- highly developed writing skills and enhanced fluency in creative, discursive and general communicative contexts
- enhanced confidence in the efficient presentation of ideas designed to stimulate critical debate
- enhanced confidence in the writing and presentation of original projects
- developed critical acumen and critical diagnostic skills
- the ability to assimilate and organise substantial quantities of complex information or creative material of diverse kinds
- competence in the planning and execution of essays and project-work and in the conception, planning, execution and editing of individual creative work
- enhanced capacity for independent thought, intellectual focus, reasoned judgement, and self-criticism
- enhanced original creativity, imagination, judgement and powers of self-criticism
- enhanced skills in collaborative intellectual or creative work, including more finely tuned listening and questioning skills
- the ability to understand, interrogate and apply a variety of theoretical positions and weigh the importance of alternative perspectives
- the ability to respond to a variety of creative positions while sustaining confidence in your own
- research skills, including scholarly information retrieval skills
- IT skills: word-processing, email communication, the ability to access electronic data.
Our graduates have gone on to work in areas including:
- publishing and writing
- project management.
Our graduates include:
- Kazuo Ishiguro
- David Mitchell
- Sarah Waters.
Help finding a job
The University’s friendly Careers and Employability Service offers advice on how to:
- apply for jobs
- write a good CV
- perform well in interviews.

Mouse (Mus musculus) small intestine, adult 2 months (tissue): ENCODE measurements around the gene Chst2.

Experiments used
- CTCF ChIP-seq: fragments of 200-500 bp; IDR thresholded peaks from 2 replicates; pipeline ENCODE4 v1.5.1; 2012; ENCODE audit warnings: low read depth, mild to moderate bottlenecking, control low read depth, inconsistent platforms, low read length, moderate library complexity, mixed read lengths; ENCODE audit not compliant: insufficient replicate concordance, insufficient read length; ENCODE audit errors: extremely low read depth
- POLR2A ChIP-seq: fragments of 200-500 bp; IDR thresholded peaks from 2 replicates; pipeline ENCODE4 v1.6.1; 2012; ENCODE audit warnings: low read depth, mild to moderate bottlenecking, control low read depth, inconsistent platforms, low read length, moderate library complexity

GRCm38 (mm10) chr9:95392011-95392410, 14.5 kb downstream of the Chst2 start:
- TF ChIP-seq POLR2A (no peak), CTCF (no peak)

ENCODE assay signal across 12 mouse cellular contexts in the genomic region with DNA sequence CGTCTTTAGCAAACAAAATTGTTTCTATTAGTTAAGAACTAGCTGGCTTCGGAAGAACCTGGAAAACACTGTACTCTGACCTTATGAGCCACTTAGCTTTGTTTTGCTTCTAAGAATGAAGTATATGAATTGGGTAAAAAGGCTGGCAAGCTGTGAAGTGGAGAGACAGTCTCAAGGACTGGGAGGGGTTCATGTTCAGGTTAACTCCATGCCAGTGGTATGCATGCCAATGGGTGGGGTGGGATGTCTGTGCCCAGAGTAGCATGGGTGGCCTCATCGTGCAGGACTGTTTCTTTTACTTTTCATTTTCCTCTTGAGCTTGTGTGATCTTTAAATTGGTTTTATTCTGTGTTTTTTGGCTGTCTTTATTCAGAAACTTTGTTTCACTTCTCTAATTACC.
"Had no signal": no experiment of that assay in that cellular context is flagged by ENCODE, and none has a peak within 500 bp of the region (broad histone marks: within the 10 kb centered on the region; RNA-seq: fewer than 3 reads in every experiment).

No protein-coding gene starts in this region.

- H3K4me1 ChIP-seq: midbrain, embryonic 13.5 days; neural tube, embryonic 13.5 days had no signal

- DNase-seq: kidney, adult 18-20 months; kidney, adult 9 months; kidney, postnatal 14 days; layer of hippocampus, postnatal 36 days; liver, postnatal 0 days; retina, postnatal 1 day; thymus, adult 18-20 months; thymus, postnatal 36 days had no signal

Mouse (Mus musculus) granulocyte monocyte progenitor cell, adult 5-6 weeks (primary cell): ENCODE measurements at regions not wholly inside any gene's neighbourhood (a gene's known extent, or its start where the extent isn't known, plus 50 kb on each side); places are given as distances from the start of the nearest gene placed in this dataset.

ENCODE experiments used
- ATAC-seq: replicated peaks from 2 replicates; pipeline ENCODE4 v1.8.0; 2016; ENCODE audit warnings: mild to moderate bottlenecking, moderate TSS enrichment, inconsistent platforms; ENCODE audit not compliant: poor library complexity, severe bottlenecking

Alongside specialist skills, you also develop the transferable skills graduate employers look for, including the ability to:
- think critically
- communicate your ideas and opinions
- work independently and as part of a team.
You can also gain extra skills by signing up for one of our Kent Extra activities, such as learning a language or volunteering.
For graduate prospects, English and Creative Writing at Kent was ranked 12th in The Guardian University Guide 2017 and English was ranked 14th in The Times Good University Guide 2017.
According to Which? University (2017), the average starting salary for graduates of this degree is £18,000.
The University will consider applications from students offering a wide range of qualifications. Typical requirements are listed below. Students offering alternative qualifications should contact us for further advice.
It is not possible to offer places to all students who meet this typical offer/minimum requirement.
New GCSE grades
If you’ve taken exams under the new GCSE grading system, please see our conversion table to convert your GCSE grades.
|Qualification||Typical offer/minimum requirement|
ABB including English Literature or English Language and Literature grade B
|Access to HE Diploma||
The University will not necessarily make conditional offers to all Access candidates but will continue to assess them on an individual basis.
If we make you an offer, you will need to obtain/pass the overall Access to Higher Education Diploma and may also be required to obtain a proportion of the total level 3 credits and/or credits in particular subjects at merit grade or above.